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St. Louis Social Security Disability Attorney Discusses Applying for Social Security Disability Benefits

When someone becomes disabled, starting the process of filing for Social Security Disability benefits can be overwhelming. You should expect to fill out numerous forms and questionnaires. You can start the process in one of two basic ways. You can look up the site for the Social Security Administration and begin your application online. For some, this may be preferable because it gives you time to think and carefully consider your answers to the questions that are being put forth.

On the other hand, you may decide that you would prefer to go to the local Social Security office and have someone assist you with your application. This may result in some inconvenience and you may end up waiting for quite some time before you are helped. You may also feel rushed, but if you have a good assistant working with you, then you may ultimately be glad that you took the extra time. At some offices, you can call ahead in order to schedule an appointment. This may be preferable to just walking in and catching an assistant who isn’t having a good day.

Once you have filed the application, one of the problems is that no one seems to be directly responsible for your claim. You can contact the Social Security Administration and you will likely talk to a number of different people. While many of these individuals will do the best that they can in order to be helpful, they are basically looking up information on a computer and they are usually not personally familiar with your case. One thing to keep in mind, the individuals who are helping in the application process are not the decision-makers when it comes to your case. Frustrated individuals often want to blame the assistant who is helping them . The decision-makers at the initial stage of review are insulated from contact and the people who are on the front lines are simply trying to give you status information which they may be finding on their computer.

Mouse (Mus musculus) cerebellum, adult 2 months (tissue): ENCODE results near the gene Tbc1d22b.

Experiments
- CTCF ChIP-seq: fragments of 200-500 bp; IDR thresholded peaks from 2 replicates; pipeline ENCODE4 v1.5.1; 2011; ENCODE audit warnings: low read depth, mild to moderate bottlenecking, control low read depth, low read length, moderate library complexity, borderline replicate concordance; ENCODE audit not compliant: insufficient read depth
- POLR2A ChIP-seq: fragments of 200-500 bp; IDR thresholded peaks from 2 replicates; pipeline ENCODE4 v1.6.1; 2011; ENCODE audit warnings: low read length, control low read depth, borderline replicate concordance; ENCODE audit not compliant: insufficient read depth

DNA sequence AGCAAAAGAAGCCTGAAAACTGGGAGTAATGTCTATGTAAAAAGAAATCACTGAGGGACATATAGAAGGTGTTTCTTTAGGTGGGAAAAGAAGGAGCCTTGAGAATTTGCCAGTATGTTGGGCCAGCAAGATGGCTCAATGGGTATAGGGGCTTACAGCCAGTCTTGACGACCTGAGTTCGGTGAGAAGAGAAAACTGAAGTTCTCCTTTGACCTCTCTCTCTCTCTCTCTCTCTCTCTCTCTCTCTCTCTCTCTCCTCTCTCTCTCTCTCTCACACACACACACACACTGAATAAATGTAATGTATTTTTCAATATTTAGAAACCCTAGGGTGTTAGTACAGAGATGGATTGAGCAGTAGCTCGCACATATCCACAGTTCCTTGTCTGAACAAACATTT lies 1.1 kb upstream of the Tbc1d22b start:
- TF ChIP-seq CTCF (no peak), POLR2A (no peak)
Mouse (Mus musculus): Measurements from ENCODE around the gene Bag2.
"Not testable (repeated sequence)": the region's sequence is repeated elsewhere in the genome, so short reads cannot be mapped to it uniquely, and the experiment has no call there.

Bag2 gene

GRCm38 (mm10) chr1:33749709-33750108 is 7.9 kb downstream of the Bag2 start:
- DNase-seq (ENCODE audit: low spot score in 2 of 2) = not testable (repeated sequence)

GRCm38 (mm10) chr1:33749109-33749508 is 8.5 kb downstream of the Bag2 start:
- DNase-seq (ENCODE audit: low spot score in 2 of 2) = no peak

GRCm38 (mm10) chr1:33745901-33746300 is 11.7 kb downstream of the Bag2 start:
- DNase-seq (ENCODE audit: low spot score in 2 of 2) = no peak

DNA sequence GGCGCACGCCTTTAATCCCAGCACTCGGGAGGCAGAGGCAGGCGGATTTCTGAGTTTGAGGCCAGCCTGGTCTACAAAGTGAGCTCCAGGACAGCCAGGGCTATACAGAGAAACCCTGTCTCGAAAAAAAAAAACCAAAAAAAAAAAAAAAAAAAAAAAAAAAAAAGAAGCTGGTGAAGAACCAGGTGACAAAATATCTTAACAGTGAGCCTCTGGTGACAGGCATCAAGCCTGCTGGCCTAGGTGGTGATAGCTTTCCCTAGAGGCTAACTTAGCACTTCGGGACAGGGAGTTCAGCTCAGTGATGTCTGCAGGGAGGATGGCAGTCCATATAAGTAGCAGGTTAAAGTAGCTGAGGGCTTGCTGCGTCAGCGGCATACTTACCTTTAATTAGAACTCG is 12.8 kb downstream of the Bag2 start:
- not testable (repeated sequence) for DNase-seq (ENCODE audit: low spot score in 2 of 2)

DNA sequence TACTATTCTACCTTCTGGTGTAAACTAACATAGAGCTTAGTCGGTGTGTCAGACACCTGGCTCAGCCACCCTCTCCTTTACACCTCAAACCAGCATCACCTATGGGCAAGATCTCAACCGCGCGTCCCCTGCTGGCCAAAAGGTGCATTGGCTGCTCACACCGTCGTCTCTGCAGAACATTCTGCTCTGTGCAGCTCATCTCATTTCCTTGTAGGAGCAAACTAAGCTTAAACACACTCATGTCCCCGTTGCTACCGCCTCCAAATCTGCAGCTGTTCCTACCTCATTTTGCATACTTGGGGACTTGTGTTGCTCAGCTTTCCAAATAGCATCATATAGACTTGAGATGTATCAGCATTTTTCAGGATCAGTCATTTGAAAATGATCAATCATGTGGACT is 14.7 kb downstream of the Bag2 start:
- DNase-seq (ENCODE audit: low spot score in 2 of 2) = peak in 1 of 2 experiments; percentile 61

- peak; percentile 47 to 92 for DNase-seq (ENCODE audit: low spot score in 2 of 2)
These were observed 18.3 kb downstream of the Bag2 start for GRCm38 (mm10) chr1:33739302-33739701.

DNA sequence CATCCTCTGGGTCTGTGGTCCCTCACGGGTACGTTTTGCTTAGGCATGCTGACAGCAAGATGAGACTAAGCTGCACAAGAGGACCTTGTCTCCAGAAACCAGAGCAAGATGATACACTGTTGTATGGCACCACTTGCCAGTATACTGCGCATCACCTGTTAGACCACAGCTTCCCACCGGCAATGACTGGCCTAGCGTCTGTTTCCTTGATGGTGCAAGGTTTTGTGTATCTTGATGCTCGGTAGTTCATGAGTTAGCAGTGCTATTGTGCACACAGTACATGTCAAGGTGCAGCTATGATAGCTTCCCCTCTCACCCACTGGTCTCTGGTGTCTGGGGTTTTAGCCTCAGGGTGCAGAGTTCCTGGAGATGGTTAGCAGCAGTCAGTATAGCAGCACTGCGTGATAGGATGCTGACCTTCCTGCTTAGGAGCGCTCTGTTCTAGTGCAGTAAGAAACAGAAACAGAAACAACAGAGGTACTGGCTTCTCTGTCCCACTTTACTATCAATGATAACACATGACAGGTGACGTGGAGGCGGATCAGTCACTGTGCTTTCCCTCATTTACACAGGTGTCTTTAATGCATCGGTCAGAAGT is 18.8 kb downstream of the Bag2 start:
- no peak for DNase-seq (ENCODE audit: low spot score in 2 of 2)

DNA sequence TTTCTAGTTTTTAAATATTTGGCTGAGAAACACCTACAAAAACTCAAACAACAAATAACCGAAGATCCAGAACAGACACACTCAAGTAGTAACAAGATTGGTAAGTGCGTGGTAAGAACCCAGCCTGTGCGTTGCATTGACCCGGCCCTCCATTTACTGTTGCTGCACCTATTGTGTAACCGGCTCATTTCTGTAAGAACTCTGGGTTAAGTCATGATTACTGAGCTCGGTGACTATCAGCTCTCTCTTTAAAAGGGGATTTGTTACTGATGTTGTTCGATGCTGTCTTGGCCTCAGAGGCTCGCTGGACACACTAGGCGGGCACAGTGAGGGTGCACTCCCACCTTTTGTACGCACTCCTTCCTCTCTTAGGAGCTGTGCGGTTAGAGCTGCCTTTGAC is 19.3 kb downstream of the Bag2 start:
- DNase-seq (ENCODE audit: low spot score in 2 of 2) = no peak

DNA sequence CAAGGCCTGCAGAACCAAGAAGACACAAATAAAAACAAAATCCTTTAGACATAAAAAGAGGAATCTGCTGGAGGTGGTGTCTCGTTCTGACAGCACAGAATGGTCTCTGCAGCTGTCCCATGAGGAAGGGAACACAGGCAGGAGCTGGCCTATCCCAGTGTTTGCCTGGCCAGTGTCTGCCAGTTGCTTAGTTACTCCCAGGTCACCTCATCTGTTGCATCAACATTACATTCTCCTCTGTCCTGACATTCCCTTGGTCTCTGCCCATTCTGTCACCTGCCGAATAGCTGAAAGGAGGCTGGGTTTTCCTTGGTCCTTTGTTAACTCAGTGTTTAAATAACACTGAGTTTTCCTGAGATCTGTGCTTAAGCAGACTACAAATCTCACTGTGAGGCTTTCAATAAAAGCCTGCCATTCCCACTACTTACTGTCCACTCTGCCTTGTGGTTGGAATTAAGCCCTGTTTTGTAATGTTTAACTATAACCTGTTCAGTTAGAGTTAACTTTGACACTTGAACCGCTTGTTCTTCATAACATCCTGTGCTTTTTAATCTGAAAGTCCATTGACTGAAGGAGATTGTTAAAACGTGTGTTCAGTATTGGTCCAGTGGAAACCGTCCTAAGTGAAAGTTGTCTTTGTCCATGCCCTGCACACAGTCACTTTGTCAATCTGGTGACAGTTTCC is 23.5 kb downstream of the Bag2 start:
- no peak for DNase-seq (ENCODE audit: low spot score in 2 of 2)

If your case is denied initially, it is important that you understand that you have 60 days in order to file an appeal. At this stage, you can obtain a face-to-face hearing with an Administrative Law Judge who will give your case a fresh look. You may decide to go it alone, or you can obtain the services of an experienced attorney. If you win, you may be drawing disability benefits for the rest of your life. It seems that going it alone perhaps means that you can save yourself a little money if you are successful, but if you lose, you may be forfeiting years of benefits which you would have obtained if you had a better understanding as to how to present your case.

When you enter the Social Security office, you should be prepared to provide them with a list of all of your doctors and hospitals, including their addresses and the reason that they are treating you. The disability examiner will ultimately want to request all of these records. If you have a good relationship with your treating doctors, you should tell them to expect requests for information and perhaps a disability questionnaire from the Social Security Administration. Your doctor should understand that the Social Security Administration will be interested in the work restrictions which he provides. You can also offer lay evidence which might consist of letters from friends, or a letter from your former employer.

I know that the intitial paperwork can be overwhelming, but do not put off filing your claim because you may have to wait a considerable amount of time before a decision is made.

Submitted by: Jeff Swaney

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